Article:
Over 100 migrants were rescued near Ocean Reef off the coast of Florida early Monday morning, according to Miami-Dade Fire Rescue officials.
A Customs and Border Protection spokesperson provided Newsweek with the following comment: “On January 10, 2022, at approximately 4:45 a.m., U.S. Customs and Border Protection [CBP] components along with our federal, state, and local law enforcement partners responded to a maritime smuggling event involving a large group of migrants that made landfall near Ocean Reef in Key Largo, Florida.”
“The investigation regarding this incident remains ongoing,” the spokesperson added.
WTVJ reported that the people on board were Haitian migrants, and at least 20 people needed medical attention after arriving onshore. At least two adults and two children were transported to a local hospital. Their conditions are currently unknown.
Southeast Regional Director John Priddy of the CBP Air and Marine Operations tweeted on Monday, “Don’t take to the sea…!” and listed the law enforcement agents who responded to the incident.
A similar incident occurred on December 24, 2021, when 52 Haitian migrants were taken into custody after making landfall in Key Largo.
Last year saw a record number of Haitian immigrants attempting to reach the U.S. as the country was rocked by political crises and natural disasters, including the assassination of Prime Minister Jovenel Moïse in July and a 7.2 magnitude earthquake that took place days later, leaving over 2,000 people dead.
According to the Migration Policy Institute, 42,000 Haitian immigrants were apprehended at the southern border in the first eight months of 2021.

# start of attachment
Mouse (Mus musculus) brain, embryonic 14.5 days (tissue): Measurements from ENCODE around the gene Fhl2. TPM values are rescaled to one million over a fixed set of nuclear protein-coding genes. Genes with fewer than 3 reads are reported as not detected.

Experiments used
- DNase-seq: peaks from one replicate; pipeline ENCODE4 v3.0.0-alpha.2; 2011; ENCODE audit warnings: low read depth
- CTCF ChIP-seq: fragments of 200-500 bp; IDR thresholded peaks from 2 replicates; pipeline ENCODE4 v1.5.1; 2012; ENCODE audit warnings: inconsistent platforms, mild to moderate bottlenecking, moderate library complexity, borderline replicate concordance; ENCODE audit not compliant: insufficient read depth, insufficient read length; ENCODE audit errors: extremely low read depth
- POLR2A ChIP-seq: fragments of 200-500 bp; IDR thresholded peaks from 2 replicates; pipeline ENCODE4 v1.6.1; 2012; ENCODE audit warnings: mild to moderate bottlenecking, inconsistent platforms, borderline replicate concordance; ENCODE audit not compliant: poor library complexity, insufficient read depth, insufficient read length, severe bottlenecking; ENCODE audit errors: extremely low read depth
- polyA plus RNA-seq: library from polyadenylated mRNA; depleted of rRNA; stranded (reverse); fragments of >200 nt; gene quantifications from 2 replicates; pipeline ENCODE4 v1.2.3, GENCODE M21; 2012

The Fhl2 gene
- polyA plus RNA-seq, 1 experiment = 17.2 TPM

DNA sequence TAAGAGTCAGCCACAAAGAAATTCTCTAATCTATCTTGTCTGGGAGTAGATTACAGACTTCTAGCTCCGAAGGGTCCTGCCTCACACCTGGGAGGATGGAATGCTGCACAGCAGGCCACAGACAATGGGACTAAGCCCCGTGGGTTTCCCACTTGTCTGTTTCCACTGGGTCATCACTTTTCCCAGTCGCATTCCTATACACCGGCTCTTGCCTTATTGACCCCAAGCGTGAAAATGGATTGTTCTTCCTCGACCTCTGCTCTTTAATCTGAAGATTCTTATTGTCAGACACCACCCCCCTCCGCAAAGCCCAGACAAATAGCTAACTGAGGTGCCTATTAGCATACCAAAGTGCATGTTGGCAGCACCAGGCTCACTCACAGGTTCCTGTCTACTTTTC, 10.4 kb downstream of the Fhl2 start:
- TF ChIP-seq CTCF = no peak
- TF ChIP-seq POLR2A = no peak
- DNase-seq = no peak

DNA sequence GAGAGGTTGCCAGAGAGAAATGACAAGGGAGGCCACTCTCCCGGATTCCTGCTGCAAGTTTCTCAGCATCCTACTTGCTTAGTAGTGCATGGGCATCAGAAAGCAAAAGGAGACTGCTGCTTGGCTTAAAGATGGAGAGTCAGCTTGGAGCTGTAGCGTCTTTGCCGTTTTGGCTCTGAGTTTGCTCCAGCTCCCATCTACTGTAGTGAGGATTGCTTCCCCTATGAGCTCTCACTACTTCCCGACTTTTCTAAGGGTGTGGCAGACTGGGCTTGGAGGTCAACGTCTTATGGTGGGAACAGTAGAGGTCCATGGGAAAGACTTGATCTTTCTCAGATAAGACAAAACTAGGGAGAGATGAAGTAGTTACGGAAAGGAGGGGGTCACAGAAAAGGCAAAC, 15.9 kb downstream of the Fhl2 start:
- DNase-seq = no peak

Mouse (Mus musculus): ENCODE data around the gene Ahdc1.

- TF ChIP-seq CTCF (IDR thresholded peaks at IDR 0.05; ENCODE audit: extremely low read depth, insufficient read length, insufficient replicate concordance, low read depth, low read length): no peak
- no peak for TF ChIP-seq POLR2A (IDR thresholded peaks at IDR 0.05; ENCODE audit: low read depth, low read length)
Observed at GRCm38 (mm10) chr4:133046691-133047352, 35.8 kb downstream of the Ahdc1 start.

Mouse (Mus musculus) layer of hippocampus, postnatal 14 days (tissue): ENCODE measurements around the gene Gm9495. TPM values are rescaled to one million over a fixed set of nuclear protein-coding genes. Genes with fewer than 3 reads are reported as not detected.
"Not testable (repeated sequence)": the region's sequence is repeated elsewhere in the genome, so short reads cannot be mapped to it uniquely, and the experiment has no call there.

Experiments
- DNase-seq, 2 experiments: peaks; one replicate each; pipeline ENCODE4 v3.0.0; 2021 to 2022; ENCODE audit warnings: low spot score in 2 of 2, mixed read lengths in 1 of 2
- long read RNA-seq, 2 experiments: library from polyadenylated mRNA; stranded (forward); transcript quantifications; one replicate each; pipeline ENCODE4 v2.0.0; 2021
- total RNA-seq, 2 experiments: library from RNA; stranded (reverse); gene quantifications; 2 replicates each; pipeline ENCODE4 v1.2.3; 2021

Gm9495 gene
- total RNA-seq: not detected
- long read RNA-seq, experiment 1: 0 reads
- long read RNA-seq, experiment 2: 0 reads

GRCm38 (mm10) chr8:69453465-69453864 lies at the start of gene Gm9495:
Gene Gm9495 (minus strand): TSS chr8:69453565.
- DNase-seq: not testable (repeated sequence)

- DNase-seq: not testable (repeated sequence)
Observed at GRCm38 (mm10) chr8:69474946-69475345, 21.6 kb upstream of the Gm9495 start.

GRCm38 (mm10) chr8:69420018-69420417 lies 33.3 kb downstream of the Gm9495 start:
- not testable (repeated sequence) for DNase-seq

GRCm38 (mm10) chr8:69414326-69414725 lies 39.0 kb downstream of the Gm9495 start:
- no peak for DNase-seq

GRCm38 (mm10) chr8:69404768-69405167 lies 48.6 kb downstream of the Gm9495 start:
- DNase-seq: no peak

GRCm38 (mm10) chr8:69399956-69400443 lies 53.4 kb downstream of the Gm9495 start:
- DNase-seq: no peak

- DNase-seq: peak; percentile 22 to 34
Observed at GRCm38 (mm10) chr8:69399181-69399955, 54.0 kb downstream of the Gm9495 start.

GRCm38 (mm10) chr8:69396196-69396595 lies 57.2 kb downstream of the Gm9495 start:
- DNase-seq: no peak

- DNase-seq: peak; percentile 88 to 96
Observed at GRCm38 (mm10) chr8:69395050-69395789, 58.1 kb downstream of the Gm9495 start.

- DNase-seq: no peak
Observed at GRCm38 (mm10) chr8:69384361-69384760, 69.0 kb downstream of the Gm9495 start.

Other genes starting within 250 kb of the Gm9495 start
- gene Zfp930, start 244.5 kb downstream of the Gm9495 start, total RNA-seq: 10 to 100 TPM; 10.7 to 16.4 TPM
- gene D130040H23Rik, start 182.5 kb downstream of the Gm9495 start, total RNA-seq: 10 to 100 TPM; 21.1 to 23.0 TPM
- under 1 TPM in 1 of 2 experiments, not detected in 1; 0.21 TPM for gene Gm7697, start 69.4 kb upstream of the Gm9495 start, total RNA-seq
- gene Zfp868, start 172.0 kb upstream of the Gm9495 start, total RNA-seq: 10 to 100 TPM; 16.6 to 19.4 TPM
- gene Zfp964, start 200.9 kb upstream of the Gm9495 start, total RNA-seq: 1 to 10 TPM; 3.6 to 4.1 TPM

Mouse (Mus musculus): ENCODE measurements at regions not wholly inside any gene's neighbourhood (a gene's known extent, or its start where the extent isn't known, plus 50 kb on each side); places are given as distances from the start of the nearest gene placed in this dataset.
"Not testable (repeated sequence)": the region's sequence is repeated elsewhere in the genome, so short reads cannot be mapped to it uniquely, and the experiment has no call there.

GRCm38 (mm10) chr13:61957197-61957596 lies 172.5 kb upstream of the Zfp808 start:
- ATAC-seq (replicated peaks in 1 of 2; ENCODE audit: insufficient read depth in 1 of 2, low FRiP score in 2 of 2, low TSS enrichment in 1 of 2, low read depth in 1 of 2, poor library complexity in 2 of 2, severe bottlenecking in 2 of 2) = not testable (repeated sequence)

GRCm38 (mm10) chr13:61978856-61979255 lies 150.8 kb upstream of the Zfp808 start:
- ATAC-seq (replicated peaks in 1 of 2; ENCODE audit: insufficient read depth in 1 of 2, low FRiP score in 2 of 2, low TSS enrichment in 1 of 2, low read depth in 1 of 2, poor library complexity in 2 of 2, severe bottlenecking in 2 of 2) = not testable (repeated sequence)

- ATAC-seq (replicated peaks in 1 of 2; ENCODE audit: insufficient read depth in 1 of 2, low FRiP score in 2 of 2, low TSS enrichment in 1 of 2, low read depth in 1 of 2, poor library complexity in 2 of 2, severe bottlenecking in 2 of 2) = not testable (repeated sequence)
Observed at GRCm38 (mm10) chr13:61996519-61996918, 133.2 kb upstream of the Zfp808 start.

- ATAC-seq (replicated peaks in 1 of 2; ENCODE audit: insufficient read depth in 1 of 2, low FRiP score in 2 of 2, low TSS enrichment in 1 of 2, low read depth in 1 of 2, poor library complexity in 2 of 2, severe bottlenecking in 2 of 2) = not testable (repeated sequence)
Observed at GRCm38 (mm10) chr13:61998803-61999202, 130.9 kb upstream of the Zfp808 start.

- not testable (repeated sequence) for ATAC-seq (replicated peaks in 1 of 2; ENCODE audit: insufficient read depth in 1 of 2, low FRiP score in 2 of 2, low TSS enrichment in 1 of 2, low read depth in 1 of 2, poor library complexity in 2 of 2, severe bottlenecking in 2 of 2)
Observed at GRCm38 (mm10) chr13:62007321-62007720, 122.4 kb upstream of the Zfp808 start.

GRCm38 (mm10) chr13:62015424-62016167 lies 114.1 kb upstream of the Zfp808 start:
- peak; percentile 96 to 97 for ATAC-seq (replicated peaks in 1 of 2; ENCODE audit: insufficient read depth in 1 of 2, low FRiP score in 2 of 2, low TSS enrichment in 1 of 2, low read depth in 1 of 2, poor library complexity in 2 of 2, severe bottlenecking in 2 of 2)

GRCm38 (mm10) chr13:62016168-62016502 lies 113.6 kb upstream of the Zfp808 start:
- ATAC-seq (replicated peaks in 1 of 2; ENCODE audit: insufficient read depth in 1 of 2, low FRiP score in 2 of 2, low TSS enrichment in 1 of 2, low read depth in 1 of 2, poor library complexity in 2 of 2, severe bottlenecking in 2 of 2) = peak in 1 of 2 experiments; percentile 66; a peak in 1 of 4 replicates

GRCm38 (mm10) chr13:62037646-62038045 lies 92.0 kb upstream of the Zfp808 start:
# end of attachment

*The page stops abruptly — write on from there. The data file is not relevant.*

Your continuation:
Department of Homeland Security Secretary Alejandro Mayorkas reported in September that about 12,400 people were allowed to enter the country temporarily, while they waited to make claims before an immigration judge.
Meanwhile, the Biden administration’s Temporary Protected Status (TPS) has allowed for extended protections for nearly 55,000 Haitians already with TPS in America, allowing them temporary work authorization and protection from deportation for at least 18 months.
Mass amounts of individuals from Haiti have also begun to overwhelm Mexico, and the city of Tapachula has been deemed an “open air prison” for those attempting to cross from Central America to the United States on land.
“Traditionally, [migrants in the city] used to be mostly Central Americans. Now, it’s mainly Haitians and that’s created a different dynamic, and with migrants in general, some areas of the city can be quite tense because of xenophobia,” Julio Rank Wright, deputy regional director for Latin America at the International Rescue Committee (IRC), told Newsweek in an earlier report. The crisis has created caravans of over 2,000 attempting to move as one large group to escape the city.
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